So this was my picture of the economy: Unprecedented success, until an indefatigable inflation arose; this inflation resulted in failure; and then disarray. Unprecedented growth in the 1950s and 60s -- the "golden age" -- followed by inflation and stagflation and slow growth in the 1970s, results that undermined Keynesian thought and policy. And then the patchwork called Reaganomics.

Right or wrong, this was my picture of economic performance since the second World War.

Disarray
And then one day, there was Krugman:

Did The Postwar System Fail?

I’ve been posting about the contrast between the popular perception on the right that America had slow growth until Reagan came along, and the reality that we did fine pre-Reagan, in fact better; see here, here, and here. And what I’m getting as a common response — including from liberals — is something along the lines of, “That’s all very well, but by 1980 the postwar system was clearly failing, so what would you have done instead of Reaganomics?”

Which all goes to show just how thoroughly almost everyone has been indoctrinated by the current orthodoxy.


He included a little graph to show that "The Ford-Carter years look no worse — in fact, somewhat better — than the Bush years, especially if you look from business cycle peak to business cycle peak."

Krugman's post is from last May. Ten months ago. This has been bothering me for a while now, notions like "America had slow growth until Reagan came along" and "we did fine pre-Reagan." And the argument that the 70s were no worse than the Bush II years. And the rejection of the view that "by 1980 the postwar system was clearly failing." I started to doubt my picture of economic performance.

I might argue that the economy was up in the 1950s and '60s, down in the '70s, up in the '80s and '90s, and down again in the 2000's. That would fit Krugman's graph into my picture. But all was up in the air.

Was my picture distorted? Was Krugman's? Was it true, as Krugman says people say, that growth since the '80s has been good? Was it true, as Krugman says, that the Bush years as bad as the 1970s?

The most basic question was: What about growth? What happened with growth? Was there a golden age, a bad decade, and a great moderation thereafter? What does the history of our economic performance look like?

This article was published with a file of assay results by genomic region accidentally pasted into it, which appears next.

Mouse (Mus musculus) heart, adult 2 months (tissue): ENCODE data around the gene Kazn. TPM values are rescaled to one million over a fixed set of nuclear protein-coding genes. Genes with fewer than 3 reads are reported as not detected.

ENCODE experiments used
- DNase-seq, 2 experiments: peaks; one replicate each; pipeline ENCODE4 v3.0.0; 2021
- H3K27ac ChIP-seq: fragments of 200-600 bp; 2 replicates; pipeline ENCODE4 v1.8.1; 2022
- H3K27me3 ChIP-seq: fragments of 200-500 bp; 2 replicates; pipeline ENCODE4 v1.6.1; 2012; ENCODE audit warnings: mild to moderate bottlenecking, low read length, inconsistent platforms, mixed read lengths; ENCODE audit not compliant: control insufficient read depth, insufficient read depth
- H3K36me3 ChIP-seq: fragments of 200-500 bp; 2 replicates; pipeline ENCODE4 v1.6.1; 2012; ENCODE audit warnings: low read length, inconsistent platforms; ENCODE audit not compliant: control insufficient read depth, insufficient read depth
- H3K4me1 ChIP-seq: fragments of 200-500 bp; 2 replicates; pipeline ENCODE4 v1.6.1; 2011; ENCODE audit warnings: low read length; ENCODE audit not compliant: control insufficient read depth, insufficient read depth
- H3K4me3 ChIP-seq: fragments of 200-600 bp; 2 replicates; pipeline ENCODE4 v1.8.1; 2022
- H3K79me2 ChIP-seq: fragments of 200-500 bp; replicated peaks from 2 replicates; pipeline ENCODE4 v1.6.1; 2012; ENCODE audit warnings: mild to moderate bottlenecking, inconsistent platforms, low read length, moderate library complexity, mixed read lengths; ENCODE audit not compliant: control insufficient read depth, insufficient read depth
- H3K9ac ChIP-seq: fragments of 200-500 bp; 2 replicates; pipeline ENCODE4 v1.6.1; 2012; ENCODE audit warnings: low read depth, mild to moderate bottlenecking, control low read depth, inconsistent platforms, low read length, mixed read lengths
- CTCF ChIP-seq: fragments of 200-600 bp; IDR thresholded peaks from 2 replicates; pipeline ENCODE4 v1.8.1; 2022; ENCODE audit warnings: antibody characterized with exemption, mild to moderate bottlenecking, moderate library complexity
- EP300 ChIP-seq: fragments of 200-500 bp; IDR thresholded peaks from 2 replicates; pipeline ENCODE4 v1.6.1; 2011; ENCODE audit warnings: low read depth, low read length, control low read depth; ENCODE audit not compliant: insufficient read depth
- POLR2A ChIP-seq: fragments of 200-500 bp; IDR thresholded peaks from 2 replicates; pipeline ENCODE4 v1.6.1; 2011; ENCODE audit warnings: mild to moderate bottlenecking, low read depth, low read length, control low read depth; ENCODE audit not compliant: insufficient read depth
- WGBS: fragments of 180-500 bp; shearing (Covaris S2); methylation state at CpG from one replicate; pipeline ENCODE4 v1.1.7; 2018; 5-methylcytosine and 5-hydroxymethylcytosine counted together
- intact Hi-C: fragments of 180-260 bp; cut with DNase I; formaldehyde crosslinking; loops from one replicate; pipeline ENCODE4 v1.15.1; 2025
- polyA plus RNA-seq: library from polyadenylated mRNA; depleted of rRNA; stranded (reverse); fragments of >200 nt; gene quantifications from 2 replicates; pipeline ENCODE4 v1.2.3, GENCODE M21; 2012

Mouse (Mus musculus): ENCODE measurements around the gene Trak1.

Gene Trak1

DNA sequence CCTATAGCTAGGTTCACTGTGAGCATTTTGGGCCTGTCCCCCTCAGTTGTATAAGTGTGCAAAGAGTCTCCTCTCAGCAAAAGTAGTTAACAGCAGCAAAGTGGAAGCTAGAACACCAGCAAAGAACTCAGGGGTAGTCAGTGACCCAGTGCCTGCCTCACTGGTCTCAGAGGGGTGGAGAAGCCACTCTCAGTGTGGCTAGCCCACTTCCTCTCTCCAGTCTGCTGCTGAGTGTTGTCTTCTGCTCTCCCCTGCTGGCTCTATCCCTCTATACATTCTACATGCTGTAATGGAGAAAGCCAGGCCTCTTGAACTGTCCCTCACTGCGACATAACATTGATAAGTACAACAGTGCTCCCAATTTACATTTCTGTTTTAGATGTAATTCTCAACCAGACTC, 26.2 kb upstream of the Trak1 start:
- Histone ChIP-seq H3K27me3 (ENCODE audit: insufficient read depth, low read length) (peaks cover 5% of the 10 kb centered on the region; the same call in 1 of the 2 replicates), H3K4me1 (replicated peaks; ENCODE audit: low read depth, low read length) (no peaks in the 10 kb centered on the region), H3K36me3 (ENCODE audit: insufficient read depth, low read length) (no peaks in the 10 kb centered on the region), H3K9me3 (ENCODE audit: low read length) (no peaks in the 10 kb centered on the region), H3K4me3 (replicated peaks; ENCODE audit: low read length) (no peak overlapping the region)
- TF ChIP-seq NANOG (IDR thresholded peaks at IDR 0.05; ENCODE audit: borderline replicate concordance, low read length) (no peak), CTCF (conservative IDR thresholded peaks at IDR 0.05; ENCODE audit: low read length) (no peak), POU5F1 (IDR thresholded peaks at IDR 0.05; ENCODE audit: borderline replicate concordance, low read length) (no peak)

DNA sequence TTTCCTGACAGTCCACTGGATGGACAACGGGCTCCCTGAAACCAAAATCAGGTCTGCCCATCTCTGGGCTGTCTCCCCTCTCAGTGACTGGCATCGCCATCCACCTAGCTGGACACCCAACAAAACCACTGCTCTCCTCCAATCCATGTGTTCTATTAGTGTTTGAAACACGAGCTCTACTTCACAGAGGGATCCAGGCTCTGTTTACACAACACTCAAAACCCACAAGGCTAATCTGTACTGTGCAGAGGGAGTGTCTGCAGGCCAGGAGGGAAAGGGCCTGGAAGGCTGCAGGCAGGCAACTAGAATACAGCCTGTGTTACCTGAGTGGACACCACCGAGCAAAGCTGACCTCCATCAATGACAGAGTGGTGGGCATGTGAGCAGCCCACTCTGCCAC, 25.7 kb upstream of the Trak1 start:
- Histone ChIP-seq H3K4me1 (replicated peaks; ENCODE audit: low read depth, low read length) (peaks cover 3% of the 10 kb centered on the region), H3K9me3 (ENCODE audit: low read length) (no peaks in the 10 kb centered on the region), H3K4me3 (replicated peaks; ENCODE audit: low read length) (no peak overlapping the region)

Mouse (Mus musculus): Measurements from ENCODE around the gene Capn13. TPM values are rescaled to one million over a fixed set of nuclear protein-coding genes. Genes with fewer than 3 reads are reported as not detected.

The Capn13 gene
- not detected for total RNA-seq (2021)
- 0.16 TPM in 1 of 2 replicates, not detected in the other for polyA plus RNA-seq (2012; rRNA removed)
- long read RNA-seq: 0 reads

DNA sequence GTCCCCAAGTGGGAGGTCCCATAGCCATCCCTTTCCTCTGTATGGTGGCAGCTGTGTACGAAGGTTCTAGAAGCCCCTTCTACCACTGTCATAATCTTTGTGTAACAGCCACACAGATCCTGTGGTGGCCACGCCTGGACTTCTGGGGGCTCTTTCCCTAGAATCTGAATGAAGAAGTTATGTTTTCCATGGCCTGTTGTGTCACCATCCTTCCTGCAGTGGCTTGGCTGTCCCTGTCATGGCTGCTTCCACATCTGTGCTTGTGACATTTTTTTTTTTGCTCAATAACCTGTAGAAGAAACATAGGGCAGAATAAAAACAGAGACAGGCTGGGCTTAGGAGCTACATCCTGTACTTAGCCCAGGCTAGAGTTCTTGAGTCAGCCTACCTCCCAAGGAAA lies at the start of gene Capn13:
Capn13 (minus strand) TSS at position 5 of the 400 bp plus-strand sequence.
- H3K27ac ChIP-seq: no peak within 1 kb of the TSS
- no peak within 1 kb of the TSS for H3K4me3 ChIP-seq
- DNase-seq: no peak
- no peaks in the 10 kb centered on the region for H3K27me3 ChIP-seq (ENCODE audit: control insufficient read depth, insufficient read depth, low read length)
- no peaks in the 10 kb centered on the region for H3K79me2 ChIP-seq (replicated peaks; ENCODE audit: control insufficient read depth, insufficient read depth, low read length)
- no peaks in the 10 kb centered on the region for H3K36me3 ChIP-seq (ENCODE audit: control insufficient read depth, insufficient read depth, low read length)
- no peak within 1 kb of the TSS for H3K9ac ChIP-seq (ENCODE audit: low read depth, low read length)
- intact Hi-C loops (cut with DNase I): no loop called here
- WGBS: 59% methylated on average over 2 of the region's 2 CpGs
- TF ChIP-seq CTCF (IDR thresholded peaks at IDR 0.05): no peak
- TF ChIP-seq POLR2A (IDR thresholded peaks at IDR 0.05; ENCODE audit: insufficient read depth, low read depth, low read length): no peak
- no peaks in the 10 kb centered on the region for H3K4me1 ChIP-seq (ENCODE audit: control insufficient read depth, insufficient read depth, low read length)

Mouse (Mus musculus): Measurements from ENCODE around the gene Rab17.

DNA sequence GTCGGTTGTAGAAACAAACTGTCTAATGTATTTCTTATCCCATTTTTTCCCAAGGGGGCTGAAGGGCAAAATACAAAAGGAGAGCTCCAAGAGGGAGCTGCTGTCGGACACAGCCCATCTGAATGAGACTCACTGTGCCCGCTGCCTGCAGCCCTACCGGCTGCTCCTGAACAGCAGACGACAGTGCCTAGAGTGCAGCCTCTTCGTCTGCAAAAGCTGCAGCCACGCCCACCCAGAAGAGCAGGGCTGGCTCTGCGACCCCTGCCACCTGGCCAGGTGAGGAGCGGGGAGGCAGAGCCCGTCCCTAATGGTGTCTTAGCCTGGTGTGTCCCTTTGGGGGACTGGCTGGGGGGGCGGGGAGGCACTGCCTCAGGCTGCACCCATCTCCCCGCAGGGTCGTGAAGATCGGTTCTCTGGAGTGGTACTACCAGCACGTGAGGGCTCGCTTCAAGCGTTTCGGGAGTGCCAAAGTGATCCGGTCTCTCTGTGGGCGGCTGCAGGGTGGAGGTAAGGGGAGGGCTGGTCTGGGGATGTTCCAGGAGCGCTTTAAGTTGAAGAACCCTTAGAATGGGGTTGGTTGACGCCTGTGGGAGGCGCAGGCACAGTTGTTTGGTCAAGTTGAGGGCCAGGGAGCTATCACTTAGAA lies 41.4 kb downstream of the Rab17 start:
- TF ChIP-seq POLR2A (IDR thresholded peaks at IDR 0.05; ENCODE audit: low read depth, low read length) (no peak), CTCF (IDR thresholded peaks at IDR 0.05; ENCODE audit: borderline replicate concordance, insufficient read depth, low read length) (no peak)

It came to a head, finally, after I came upon Stuart Staniford's Growth Was So Faster in the Post War Years. Staniford shows a log graph of long-term "Real Per Capita GDP" and says, "it's hard to read changes in small growth rates on a log graph."

He continues:

If we instead go to the BEA data, and compute the CAGR (compound annual growth rate) over the thirty year period 1950-1980, it was 3.63%, while the 30 year period 1979-2009, it was 2.66% (2010 is not available yet). So the last thirty years are a whole percentage point lower growth. And that's despite the earlier period including the very rough years of the 1970s.

I liked that, because it fits my picture: excellent growth in the 1950s and '60s, "rough years" in the '70s, then some improvement. But I want a better breakdown. How does the improvement since the '80s compare with the '50s and '60s? And how do the Bush years compare with the '70s?

Staniford then graphs "the ten year CAGR for the decade prior to each year," which shows the early decades significantly better than the later ones. But I have trouble matching up the years with the performance values on this graph.

The best fragment in Staniford's post was "CAGR (compound annual growth rate)." In a follow-up comment, he provided the calculation for CAGR. And, given the name of it, I could Google for more. Found some useful stuff.

Disarray
I need to know. It can't be ambiguous.

I need my picture of history to be true, for I can explain it. I can explain the growth of the 1950s and '60s, the stagflation of the 1970s, the improvement of the 1980s and '90s, the decline and crisis.

I need this history to be true, or I need to know that it isn't.

Sunday, July 22, 2012

Economic cartography


Not to be missed, at Historinhas.

GNP is greater... by as much as 1.8%


Graph #1: Real GNP relative to Real GDP

Saturday, July 21, 2012

Update


Mine, 1 December 2010:
There is a lot talk these days about debt. Much of it calls for public-sector austerity. Some goes the other way, claiming austerity will do more harm than good.

None of this discussion is useful.

The topic must shift to private debt, to the reduction of private-sector debt. For only the reduction of private-sector debt can bring an end to our economic troubles.

Only the reduction of private-sector debt will remove the barrier to economic growth. And only growth will allow the public debt to fall.

Marcus, 21 July 2012:

Lately, the “need for deleveraging” has been elected the major culprit in keeping economic recovery under wraps.

Good to hear it, Marcus.

Mish, apparently, does not.


Okay. First of all I don't understand any of his accounting. But Steve Keen's Mish & Steve Debate: Steve Says (I) -- or the parts of it I do understand -- are superb.

When he's done with all his double-entry tables, Keen writes: